The Arctic Trucks Experience: A 4x4 Adventure in the Icelandic HighlandsPosted in Features on June 25, 2018
We were in the middle of nowhere, between the harsh volcanic desert of Kjölur and the rugged peaks of Kerlingarfjöll when the weather turned from bad to worse. It was impossible to see the track, so we relied on our GPS to get us to our destination. Luckily, we were driving a modified Toyota Hilux AT38, a truck engineered by Arctic Trucks for traveling through the most hostile terrain on the planet. We aired down to 3 psi and motored through the fierce, unforgiving blizzard to Hveravellir Nature Reserve. Our goal was to drive atop the mighty Langjökull, the second largest glacier in Iceland.
A day earlier, we approached the runway at Keflavík International Airport and realized that we weren’t in Kansas anymore. Iceland is one of the most remote, volcanically active and sparsely populated countries on the planet. It rests on the edge of the Arctic Circle and has an incredibly diverse topography that includes mountains, lava fields, glaciers, farmlands, fjords, lakes, and rivers. We were greeted by Herjolfur Gudbjartsson, managing director of Arctic Trucks Reykjavik, and driven to the company’s headquarters where we were briefed on the itinerary for our adventure into the remote and mostly uninhabited Highlands.
Arctic Trucks is an international company founded in Iceland in 1997 that specializes in the re-engineering and conversions of modern four-wheel-drive vehicles for extreme conditions. For over two decades the company has offered a wide range of modified 4x4s, including Toyota, Ford, Nissan, Mercedes, Jeep, VW and Mitsubishi, all designed to deliver the ultimate mobility and handling package—on- and off-road, for leisure, business, and exploration. The company’s vehicles have been used for rescue services, mining projects, utilities and telecom providers, scientific research, and daily drivers. Arctic Trucks also has operations in the UK, Norway, Finland, Poland, Russia, and the United Arab Emirates. The company has supplied vehicles for several high-profile expeditions to polar regions including Antarctica, Greenland, and the Magnetic North Pole. When it came to selecting a vehicle for servicing long-distance expeditions on the Antarctic Plateau, the company decided on the legendary Toyota Hilux, and modified it to handle the extreme conditions while maintaining reliability and efficiency. For those seeking a guided 4x4 adventure, the company offers Antarctica Expeditions and the Arctic Trucks Experience where you can climb behind the wheel and into the driver seat.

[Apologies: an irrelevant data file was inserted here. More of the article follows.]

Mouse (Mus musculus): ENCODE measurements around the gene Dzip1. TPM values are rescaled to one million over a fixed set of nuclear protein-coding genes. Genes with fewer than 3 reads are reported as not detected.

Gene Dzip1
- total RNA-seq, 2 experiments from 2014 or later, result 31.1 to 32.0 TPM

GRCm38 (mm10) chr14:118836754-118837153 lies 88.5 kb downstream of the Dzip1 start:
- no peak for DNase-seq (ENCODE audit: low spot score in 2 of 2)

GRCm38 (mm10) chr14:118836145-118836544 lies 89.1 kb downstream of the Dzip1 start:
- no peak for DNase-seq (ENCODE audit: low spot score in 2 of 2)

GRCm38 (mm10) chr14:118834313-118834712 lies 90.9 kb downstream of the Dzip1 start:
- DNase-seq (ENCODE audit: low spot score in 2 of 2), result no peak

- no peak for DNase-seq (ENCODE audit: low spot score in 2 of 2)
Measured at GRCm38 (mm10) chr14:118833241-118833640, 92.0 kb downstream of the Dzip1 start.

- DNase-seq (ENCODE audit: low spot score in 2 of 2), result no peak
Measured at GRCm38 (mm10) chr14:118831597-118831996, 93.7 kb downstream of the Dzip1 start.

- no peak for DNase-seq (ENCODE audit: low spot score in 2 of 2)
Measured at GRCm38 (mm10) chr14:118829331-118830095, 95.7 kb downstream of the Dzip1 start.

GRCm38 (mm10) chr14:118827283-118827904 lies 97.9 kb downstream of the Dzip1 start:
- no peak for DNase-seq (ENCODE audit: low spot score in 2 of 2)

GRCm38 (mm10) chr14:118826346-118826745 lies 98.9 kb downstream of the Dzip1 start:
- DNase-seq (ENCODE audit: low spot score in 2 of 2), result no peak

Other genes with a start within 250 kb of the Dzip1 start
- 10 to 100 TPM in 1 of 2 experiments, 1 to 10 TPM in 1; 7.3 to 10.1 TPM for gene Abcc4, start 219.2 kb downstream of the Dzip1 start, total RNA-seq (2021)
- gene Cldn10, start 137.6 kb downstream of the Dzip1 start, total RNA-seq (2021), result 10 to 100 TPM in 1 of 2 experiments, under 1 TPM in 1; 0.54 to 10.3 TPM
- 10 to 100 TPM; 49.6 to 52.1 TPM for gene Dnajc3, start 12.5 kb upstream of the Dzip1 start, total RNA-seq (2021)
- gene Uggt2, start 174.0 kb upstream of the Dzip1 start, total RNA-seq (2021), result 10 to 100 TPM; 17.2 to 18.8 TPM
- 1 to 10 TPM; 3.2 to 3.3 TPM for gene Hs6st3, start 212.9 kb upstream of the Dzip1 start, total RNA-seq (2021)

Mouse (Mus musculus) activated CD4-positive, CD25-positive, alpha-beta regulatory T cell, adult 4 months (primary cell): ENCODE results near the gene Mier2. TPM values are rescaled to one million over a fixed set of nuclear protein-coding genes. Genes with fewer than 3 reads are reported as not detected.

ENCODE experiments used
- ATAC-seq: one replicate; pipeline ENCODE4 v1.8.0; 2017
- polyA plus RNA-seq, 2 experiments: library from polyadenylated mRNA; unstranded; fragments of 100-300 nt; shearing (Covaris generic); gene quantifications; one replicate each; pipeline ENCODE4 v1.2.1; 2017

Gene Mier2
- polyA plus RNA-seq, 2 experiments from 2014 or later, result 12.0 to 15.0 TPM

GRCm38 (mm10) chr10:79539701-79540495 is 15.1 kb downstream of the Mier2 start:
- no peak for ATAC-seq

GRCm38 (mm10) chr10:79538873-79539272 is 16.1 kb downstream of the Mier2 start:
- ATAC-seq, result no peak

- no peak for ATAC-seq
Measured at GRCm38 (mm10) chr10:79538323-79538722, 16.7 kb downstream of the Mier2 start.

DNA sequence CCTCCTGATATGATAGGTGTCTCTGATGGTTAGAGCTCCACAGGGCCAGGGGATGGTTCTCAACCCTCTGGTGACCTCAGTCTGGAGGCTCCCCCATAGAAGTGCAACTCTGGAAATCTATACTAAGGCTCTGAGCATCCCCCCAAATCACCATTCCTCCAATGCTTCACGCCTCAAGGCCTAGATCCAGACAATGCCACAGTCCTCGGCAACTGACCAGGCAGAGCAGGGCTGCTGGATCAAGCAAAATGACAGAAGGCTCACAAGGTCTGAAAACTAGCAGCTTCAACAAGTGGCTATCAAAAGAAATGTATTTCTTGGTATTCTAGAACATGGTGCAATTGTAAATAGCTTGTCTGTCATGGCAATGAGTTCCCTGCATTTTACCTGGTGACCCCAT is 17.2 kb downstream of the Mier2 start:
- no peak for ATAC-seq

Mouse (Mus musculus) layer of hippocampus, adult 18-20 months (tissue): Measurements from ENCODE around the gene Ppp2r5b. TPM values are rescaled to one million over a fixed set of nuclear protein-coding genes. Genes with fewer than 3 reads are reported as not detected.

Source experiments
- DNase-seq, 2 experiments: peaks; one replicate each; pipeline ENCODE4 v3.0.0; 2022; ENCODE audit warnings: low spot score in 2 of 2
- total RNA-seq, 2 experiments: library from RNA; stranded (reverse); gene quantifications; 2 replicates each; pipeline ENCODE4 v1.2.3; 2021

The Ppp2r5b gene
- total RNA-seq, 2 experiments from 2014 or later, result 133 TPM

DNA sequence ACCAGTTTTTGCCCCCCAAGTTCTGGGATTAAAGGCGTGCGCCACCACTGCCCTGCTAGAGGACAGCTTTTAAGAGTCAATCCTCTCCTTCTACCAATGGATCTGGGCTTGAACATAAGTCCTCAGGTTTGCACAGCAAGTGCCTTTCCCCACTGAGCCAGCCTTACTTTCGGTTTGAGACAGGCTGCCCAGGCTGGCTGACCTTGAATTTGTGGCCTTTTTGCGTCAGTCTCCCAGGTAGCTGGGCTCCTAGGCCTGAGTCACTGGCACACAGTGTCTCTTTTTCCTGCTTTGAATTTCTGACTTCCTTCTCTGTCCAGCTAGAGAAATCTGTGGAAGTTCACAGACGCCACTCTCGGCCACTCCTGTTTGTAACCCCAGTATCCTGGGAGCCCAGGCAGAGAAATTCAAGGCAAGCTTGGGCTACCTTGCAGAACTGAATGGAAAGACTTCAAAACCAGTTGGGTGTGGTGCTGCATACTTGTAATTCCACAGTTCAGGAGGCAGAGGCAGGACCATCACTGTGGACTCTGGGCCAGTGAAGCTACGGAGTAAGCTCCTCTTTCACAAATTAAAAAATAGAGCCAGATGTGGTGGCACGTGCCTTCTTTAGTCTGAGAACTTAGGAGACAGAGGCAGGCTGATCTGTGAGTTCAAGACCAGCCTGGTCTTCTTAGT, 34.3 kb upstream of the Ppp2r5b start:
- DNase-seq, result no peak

We left the Arctic Trucks office in a ’18 Toyota Hilux Double Cab 4x4 powered by a 2.4L turbodiesel engine that produces 174 hp and 330 lb-ft of torque. The powerplant was mated to a six-speed automatic transmission and two-speed transfer case with a 2.6:1 low range gearing. For additional traction, it was fitted with an ARB Air Locker in the front differential and it retained the OEM electric locker in the back. Stefan Jonsson, store manager, and Hinrik Johannsson, R&D director, joined us in a ’17 Nissan Navara Dual Cab 4x4 built for a local customer. Their truck was equipped with a twin-turbo 2.3L turbodiesel engine that delivers 190 hp and 332 lb-ft of torque. As we navigated the paved streets and numerous roundabouts of the city, we were surprised by the excellent handling of the Hilux, considering that it rolled on Arctic Trucks–brand AT405 38x15.5R15 tires and 15x12 aluminum wheels. The company designs and builds their own suspensions and the Hilux had a standard double A-arm setup on the front with custom Arctic Trucks lift kit and Fox coilover shocks. Out back, Fox 2.0 Performance Series IFP shocks are used in conjunction with standard leaf springs, longer shackles, and the company’s custom lift. The Nissan used a sophisticated double-wishbone front suspension with Fox coilover shocks combined with a five-link rear suspension, a custom Arctic Trucks lift, and Fox Performance Series IFP shocks. It rolled on Arctic Trucks AT405 38x15.5R15 tires mounted on 15x12 Arctic Trucks aluminum wheels. The Navara was fitted with an ARB Air Locker in the front differential and an OEM electric locker out back. Arctic Trucks provides customized bodywork for each vehicle that it builds, including trimmed fenders and fiberglass fender flares to allow for the larger tires. Both the Hilux and Navara came fitted with Safari snorkels, Arctic Trucks grilleguards, and Vision X Light Cannon Series lighting.